Last week, TraceGains had the opportunity to host a webinar, Inside the Mind of a Food Safety Auditor, with Nancy Scharlach, President and Chief Technical Director at Soterian Systems, LLC, and Registered SQF Consultant in High Risk Processing. During her webinar presentation, Nancy took us behind the scenes as she explored the topic of audits and helped to give listeners an idea of what auditors will be looking for and asking.
Becoming certified with a GFSI scheme is a great accomplishment for any food manufacturing company, especially when one thinks about the amount of effort that goes into achieving compliance. Gathering the required documentation alone can be a daunting task.
As consumers become more and more educated about the food they’re putting into their bodies, they expect more from their retailers and food service providers, who in turn expect more from their suppliers. This is where the Safe Quality Food (SQF) Program comes in.
As a result of the Food and Drug Administration’s (FDA) Food Safety Modernization Act (FSMA), food inspections are on the rise. Under FSMA, all high-risk facilities must be inspected by January 2016, repeating every three years; all other facilities must be inspected by January 2018, repeating every five years.
When it comes to audits, there are plenty of reasons for failing, especially in the food and beverage industry. Whether it’s an audit for GFSI, FDA or an audit required by any of your customers, the consequences of failing can be very costly.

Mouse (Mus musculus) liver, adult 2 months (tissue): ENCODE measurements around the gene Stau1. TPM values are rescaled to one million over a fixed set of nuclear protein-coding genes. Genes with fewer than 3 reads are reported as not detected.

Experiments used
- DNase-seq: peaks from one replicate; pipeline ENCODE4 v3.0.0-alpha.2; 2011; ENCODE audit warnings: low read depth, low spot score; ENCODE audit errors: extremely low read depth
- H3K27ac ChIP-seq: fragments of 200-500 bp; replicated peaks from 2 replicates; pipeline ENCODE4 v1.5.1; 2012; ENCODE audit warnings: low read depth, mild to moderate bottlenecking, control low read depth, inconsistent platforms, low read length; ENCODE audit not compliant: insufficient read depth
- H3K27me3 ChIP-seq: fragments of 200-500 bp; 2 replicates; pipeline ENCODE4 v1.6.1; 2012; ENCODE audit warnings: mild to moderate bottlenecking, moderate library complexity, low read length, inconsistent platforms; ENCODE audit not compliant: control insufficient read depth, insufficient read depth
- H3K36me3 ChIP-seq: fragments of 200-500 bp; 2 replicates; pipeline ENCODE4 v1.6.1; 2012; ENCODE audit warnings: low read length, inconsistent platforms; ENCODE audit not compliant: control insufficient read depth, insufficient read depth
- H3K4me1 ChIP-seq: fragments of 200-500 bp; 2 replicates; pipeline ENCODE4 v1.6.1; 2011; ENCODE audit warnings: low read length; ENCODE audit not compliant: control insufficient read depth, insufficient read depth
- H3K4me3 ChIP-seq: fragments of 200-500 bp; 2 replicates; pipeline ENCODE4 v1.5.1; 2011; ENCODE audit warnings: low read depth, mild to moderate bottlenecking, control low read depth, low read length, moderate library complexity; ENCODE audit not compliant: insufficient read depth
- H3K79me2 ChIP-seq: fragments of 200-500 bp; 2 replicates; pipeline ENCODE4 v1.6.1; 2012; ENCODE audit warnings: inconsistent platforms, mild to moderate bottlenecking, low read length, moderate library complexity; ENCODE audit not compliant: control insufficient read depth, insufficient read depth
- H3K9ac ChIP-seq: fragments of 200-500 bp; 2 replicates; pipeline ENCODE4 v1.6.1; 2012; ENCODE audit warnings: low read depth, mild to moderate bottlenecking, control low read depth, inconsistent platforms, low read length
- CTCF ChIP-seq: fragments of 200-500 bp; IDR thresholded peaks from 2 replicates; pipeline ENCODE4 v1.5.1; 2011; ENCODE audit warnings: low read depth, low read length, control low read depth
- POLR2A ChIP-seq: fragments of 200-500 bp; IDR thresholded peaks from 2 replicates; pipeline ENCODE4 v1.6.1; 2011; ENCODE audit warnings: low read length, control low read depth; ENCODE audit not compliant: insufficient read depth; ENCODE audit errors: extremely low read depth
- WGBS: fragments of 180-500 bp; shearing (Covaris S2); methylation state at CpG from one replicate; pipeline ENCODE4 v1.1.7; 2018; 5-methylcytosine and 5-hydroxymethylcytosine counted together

As the ever-changing landscape of the food supply chain industry evolves, more and more food manufacturers are becoming frustrated with certain pieces to the audit puzzle.
Mandatory Country of Origin Labeling (COOL) rules require most retailers to provide country of origin labeling for fresh fruits and vegetables, fish, shellfish, peanuts, pecans, macadamia nuts, ginseng, meat and poultry. The rules are required by the 2002 farm bill as amended by the 2008 farm bill.
Likes, shares, tweets, comments - Oh my! What did you all love the most in 2014? From audits to FSMA to what is safe food, there was a lot to talk about this year. Check out what you all loved the most!
At the end of each fiscal year the US FDA posts a summary of the Inspectional Observations from Form 483. The fiscal year for the FDA begins October 1 and concludes on September 30. The fiscal year summary provides an excellent opportunity to review the enforcement activities and interests of the FDA. In comparing the observations made from fiscal year to fiscal year trends emerge that allow facilities to prepare for a facility inspection. This year, as with most, the top ten observations remain largely unchanged. FY 2014 did note a marked increase in the number of food facility inspections as can be seen in the graph below.
The vast SKU proliferation much discussed in the past year has yielded more than a million new food products in assorted sizes, shapes, colors, packaging configurations, and each has introduce another opportunity to contaminate food safety.
The result of all these permutations is the increasing demand for Quality Assurance food safety experts combined with the vast food safety and quality regulatory demands introduced by FSMA (Food Safety Modernization Act).